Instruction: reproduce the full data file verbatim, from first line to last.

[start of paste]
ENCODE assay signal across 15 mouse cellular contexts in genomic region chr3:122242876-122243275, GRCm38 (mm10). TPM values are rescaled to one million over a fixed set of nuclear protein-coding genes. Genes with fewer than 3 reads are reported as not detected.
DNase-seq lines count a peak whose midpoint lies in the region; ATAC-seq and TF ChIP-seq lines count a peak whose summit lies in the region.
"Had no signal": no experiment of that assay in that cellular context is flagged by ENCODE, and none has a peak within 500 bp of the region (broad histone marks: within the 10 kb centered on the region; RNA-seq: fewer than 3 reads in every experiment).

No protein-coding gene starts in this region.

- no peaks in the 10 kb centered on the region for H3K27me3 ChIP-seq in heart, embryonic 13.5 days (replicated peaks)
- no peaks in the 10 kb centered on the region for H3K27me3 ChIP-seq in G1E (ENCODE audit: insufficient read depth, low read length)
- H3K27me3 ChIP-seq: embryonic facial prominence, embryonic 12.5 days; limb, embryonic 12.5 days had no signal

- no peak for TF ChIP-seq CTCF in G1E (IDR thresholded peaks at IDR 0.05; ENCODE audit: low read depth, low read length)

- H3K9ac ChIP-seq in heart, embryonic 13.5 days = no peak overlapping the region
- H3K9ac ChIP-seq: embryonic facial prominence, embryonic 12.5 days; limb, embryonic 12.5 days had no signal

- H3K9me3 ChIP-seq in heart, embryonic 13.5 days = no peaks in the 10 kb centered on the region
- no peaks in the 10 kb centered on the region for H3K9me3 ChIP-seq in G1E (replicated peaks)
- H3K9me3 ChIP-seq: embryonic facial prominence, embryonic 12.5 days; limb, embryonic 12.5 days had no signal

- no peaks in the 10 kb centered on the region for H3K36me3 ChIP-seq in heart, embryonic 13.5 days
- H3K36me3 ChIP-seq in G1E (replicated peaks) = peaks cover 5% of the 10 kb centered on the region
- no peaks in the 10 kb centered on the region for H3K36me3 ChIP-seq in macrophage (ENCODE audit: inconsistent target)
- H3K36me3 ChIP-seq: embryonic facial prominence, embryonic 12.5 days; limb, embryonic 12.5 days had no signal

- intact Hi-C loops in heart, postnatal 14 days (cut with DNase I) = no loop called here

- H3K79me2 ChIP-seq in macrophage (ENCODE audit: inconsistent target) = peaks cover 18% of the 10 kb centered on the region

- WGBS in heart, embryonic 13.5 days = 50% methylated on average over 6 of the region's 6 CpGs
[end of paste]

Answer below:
ENCODE assay signal across 15 mouse cellular contexts in genomic region chr3:122242876-122243275, GRCm38 (mm10). TPM values are rescaled to one million over a fixed set of nuclear protein-coding genes. Genes with fewer than 3 reads are reported as not detected.
DNase-seq lines count a peak whose midpoint lies in the region; ATAC-seq and TF ChIP-seq lines count a peak whose summit lies in the region.
"Had no signal": no experiment of that assay in that cellular context is flagged by ENCODE, and none has a peak within 500 bp of the region (broad histone marks: within the 10 kb centered on the region; RNA-seq: fewer than 3 reads in every experiment).

No protein-coding gene starts in this region.

- no peaks in the 10 kb centered on the region for H3K27me3 ChIP-seq in heart, embryonic 13.5 days (replicated peaks)
- no peaks in the 10 kb centered on the region for H3K27me3 ChIP-seq in G1E (ENCODE audit: insufficient read depth, low read length)
- H3K27me3 ChIP-seq: embryonic facial prominence, embryonic 12.5 days; limb, embryonic 12.5 days had no signal

- no peak for TF ChIP-seq CTCF in G1E (IDR thresholded peaks at IDR 0.05; ENCODE audit: low read depth, low read length)

- H3K9ac ChIP-seq in heart, embryonic 13.5 days = no peak overlapping the region
- H3K9ac ChIP-seq: embryonic facial prominence, embryonic 12.5 days; limb, embryonic 12.5 days had no signal

- H3K9me3 ChIP-seq in heart, embryonic 13.5 days = no peaks in the 10 kb centered on the region
- no peaks in the 10 kb centered on the region for H3K9me3 ChIP-seq in G1E (replicated peaks)
- H3K9me3 ChIP-seq: embryonic facial prominence, embryonic 12.5 days; limb, embryonic 12.5 days had no signal

- no peaks in the 10 kb centered on the region for H3K36me3 ChIP-seq in heart, embryonic 13.5 days
- H3K36me3 ChIP-seq in G1E (replicated peaks) = peaks cover 5% of the 10 kb centered on the region
- no peaks in the 10 kb centered on the region for H3K36me3 ChIP-seq in macrophage (ENCODE audit: inconsistent target)
- H3K36me3 ChIP-seq: embryonic facial prominence, embryonic 12.5 days; limb, embryonic 12.5 days had no signal

- intact Hi-C loops in heart, postnatal 14 days (cut with DNase I) = no loop called here

- H3K79me2 ChIP-seq in macrophage (ENCODE audit: inconsistent target) = peaks cover 18% of the 10 kb centered on the region

- WGBS in heart, embryonic 13.5 days = 50% methylated on average over 6 of the region's 6 CpGs